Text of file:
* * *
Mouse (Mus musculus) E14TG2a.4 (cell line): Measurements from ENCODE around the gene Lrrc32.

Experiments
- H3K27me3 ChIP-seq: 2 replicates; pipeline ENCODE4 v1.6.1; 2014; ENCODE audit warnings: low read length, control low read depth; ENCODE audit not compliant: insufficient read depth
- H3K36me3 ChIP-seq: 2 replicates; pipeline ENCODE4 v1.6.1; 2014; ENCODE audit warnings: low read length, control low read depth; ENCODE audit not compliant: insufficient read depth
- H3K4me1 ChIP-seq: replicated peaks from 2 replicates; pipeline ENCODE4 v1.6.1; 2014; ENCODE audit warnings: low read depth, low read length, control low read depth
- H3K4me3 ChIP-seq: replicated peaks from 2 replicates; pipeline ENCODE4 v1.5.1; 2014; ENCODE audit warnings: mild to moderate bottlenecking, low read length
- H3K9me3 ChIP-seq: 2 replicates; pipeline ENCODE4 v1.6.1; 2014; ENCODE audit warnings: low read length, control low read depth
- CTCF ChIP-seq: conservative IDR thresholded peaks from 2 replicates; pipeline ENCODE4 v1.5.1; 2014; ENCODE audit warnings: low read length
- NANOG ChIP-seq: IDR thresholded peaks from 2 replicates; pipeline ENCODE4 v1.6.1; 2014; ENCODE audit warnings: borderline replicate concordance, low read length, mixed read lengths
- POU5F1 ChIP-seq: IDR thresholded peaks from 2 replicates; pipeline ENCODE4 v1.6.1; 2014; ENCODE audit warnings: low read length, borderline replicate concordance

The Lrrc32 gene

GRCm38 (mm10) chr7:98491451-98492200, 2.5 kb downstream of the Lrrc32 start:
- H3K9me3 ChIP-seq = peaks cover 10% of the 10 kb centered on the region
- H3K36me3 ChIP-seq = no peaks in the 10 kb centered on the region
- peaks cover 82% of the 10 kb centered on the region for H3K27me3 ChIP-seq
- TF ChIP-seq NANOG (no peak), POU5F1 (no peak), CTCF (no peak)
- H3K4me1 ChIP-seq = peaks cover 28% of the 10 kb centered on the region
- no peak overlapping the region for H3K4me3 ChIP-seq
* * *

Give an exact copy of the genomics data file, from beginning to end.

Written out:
Mouse (Mus musculus) E14TG2a.4 (cell line): Measurements from ENCODE around the gene Lrrc32.

Experiments
- H3K27me3 ChIP-seq: 2 replicates; pipeline ENCODE4 v1.6.1; 2014; ENCODE audit warnings: low read length, control low read depth; ENCODE audit not compliant: insufficient read depth
- H3K36me3 ChIP-seq: 2 replicates; pipeline ENCODE4 v1.6.1; 2014; ENCODE audit warnings: low read length, control low read depth; ENCODE audit not compliant: insufficient read depth
- H3K4me1 ChIP-seq: replicated peaks from 2 replicates; pipeline ENCODE4 v1.6.1; 2014; ENCODE audit warnings: low read depth, low read length, control low read depth
- H3K4me3 ChIP-seq: replicated peaks from 2 replicates; pipeline ENCODE4 v1.5.1; 2014; ENCODE audit warnings: mild to moderate bottlenecking, low read length
- H3K9me3 ChIP-seq: 2 replicates; pipeline ENCODE4 v1.6.1; 2014; ENCODE audit warnings: low read length, control low read depth
- CTCF ChIP-seq: conservative IDR thresholded peaks from 2 replicates; pipeline ENCODE4 v1.5.1; 2014; ENCODE audit warnings: low read length
- NANOG ChIP-seq: IDR thresholded peaks from 2 replicates; pipeline ENCODE4 v1.6.1; 2014; ENCODE audit warnings: borderline replicate concordance, low read length, mixed read lengths
- POU5F1 ChIP-seq: IDR thresholded peaks from 2 replicates; pipeline ENCODE4 v1.6.1; 2014; ENCODE audit warnings: low read length, borderline replicate concordance

The Lrrc32 gene

GRCm38 (mm10) chr7:98491451-98492200, 2.5 kb downstream of the Lrrc32 start:
- H3K9me3 ChIP-seq = peaks cover 10% of the 10 kb centered on the region
- H3K36me3 ChIP-seq = no peaks in the 10 kb centered on the region
- peaks cover 82% of the 10 kb centered on the region for H3K27me3 ChIP-seq
- TF ChIP-seq NANOG (no peak), POU5F1 (no peak), CTCF (no peak)
- H3K4me1 ChIP-seq = peaks cover 28% of the 10 kb centered on the region
- no peak overlapping the region for H3K4me3 ChIP-seq